"10. Use of the bioharmonic detection system as claimed in anyone of claims 1 to 8 for detecting and identifying specific types of responses in a biological system such as the reaction of a biological system to an applied physical, chemical or electromagnetic stimulus."
IX. The following documents will be referred to in this decision:
Document cited in the search report:
D1 Meghan E. Halse et al: "Terrestrial Magnetic Field NMR: Recent Advances" In: "Encyclopedia of Magnetic Resonance", 15 March 2009 (2009-03-15), John Wiley & Sons, Ltd, Chichester, UK, XP055087393
Documents submitted by the applicant during the oral proceedings before the examining division:
A1 Print-out of a presentation given by Mr. Pier Rubesa titled "Bioscope Agro, E.coli Experiments".
A2 S.R. Cole, B. Voytek, "Brain Oscillations and the Importance of Waveform Shape", Trends in Cognitive Sciences Vol. 21(2), 2017, 137-149.
A3 M. Sammer et. al, "The Bioscope System - Testing and Validating a Novel Sensor for Aqueous Solutions", J. of Water Chemistry and Technology Vol. 33(6), 2011, 369-376.
A4 M. Souvignet, "Evaluation de méthodes innovantes de diagnostic dans une culture de blé en Agriculture Biologique", Research thesis at LaSalle Beauvais, 2015-2016.
A5 S. Bourguet, "Mesure des énergies subtiles avant et après traitement technologique de fruits et de légumes a l'aide du système Bioscope", Diploma thesis at the University of Applied Sciences Western Switzerland, 2008.
A6 K.-C. Chou, "Biological Functions of Low-Frequency Vibrations (Phonons)", Biophys. J. Vol. 45, May 1984, 881-890.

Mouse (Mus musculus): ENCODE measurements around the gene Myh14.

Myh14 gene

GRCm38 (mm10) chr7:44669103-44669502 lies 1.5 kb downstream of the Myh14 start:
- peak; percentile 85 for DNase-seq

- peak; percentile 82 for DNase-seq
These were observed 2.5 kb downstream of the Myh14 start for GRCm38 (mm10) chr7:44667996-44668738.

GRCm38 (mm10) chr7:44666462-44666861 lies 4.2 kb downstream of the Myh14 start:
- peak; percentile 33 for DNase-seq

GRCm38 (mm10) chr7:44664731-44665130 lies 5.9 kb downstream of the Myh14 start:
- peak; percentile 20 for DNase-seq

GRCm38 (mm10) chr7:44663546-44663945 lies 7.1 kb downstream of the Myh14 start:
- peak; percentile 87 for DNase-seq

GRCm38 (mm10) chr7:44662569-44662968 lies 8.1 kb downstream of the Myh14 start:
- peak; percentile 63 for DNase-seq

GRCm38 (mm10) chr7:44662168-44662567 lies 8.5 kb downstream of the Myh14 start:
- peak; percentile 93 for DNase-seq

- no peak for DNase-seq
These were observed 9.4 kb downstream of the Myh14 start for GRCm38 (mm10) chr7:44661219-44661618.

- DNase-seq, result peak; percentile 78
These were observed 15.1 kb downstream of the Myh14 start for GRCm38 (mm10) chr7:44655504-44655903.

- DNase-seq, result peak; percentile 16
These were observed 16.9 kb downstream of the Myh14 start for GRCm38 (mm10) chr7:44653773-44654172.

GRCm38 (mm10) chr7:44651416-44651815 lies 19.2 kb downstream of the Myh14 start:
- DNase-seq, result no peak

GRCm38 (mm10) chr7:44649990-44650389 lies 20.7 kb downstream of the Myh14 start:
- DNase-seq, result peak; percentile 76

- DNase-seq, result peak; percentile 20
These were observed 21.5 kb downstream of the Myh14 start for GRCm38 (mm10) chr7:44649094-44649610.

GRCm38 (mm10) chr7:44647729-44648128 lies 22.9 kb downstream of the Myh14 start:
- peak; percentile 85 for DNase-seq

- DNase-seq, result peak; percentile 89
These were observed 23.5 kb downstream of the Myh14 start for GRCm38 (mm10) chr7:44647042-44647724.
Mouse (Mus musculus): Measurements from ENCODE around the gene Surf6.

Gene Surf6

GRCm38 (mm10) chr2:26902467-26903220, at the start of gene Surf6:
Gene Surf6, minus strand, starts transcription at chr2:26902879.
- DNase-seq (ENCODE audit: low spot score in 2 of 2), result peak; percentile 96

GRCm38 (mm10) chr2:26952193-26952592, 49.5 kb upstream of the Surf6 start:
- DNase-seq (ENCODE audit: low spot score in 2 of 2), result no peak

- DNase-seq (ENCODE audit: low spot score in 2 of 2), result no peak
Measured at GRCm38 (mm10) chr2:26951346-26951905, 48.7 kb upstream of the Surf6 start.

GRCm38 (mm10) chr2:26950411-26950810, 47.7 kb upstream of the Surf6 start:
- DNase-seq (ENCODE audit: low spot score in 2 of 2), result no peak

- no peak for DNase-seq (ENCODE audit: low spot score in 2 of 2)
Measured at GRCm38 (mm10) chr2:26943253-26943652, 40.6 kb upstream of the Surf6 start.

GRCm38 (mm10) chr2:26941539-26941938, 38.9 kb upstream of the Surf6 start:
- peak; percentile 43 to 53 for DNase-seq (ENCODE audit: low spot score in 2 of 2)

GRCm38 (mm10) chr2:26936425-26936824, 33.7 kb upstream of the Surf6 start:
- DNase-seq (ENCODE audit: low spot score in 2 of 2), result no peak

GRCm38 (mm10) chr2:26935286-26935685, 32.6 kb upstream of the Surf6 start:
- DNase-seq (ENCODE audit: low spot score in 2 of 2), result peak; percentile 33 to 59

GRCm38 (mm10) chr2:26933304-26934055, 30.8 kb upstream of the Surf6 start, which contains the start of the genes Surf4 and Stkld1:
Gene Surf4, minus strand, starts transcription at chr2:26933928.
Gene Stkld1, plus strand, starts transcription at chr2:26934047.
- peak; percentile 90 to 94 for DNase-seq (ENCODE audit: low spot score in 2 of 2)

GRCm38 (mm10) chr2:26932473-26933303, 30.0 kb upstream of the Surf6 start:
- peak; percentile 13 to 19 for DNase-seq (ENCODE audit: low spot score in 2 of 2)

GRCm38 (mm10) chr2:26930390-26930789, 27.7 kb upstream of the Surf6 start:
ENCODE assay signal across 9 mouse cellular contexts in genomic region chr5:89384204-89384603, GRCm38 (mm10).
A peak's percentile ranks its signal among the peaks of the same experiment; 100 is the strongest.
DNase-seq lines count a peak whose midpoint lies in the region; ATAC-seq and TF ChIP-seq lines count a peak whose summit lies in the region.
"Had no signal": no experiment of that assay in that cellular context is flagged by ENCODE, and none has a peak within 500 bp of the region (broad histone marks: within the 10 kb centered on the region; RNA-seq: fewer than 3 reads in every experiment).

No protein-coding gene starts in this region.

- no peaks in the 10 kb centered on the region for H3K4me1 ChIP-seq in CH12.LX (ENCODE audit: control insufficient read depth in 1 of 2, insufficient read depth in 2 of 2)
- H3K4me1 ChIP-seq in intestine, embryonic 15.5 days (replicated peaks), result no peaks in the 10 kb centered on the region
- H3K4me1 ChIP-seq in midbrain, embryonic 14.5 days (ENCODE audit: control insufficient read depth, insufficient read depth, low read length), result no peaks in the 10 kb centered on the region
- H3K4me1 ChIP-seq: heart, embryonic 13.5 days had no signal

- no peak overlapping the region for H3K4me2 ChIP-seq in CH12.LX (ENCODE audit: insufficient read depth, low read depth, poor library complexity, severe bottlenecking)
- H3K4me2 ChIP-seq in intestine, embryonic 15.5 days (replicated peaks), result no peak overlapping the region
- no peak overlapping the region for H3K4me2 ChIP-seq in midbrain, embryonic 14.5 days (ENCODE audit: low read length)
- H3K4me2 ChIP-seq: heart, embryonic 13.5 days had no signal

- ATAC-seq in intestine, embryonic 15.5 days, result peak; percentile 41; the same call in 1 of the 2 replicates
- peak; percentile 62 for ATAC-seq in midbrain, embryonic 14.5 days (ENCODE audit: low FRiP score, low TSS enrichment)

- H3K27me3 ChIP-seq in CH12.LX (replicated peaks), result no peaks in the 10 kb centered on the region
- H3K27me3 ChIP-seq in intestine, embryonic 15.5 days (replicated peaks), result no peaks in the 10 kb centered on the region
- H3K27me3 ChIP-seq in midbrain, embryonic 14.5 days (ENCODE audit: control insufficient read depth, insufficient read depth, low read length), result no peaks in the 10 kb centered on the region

A7 A. Amyan, S. Ayrapetayan, "The Biological Effect of Extremely Low Frequency Electromagnetic Fields and Vibrations on Barley Seed Hydration and Germination", TheScientificWorldJOURNAL Vol. 4(S2), 2004, 55-69.
A8 G.A. Gordon, "Extrinsic electromagnetic fields, low frequency (phonon) vibrations, and control of cell function: a non-linear resonance system", J. Biomedical Science and Engineering Vol. 1, 2008, 152-156.
Documents filed by the appellant during the appeal procedure:
AA1 A.M. Pietak, "Endogenous electromagnetic fields in plant leaves: a new hypothesis for vascular pattern formation", Electromagnetic Biology and Medicine Vol. 30(2), 93-107
AA2 A.M. Pietak, "Structural evidence for electromagnetic resonance in plant morphogenesis", BioSystems 109, 2012, 367-380.
AA3 J. Lipkova, J. Cechak, "Human electromagnetic emission in the ELF band", MEASUREMENT SCIENCE REVIEW Vol. 5(2), 2005, 29-32.
AA4 W. Ross Adey, "Biological Effects of Electromagnetic Fields", Journal of Cellular Biochemistry Vol. 51, 1993, 410-416.
AA5 same as A2
AA8 V. Shalatonin, "A Study of the Endogenous Electromagnetic Field into the Space Around the Flower Plants", Conference Paper, 2007, DOI: 10.1109/ICIMW.2007.4516504, Source: IEEE Xplore
AA9 US 7,986,990 B2.
AA10 S. Grimnes and O.G. Martinsen, "Bioimpedance and
Bioelectric Basics", Academic Press, Oxford,
2008, page 2.
X. The appellant's arguments can be summarised as follows: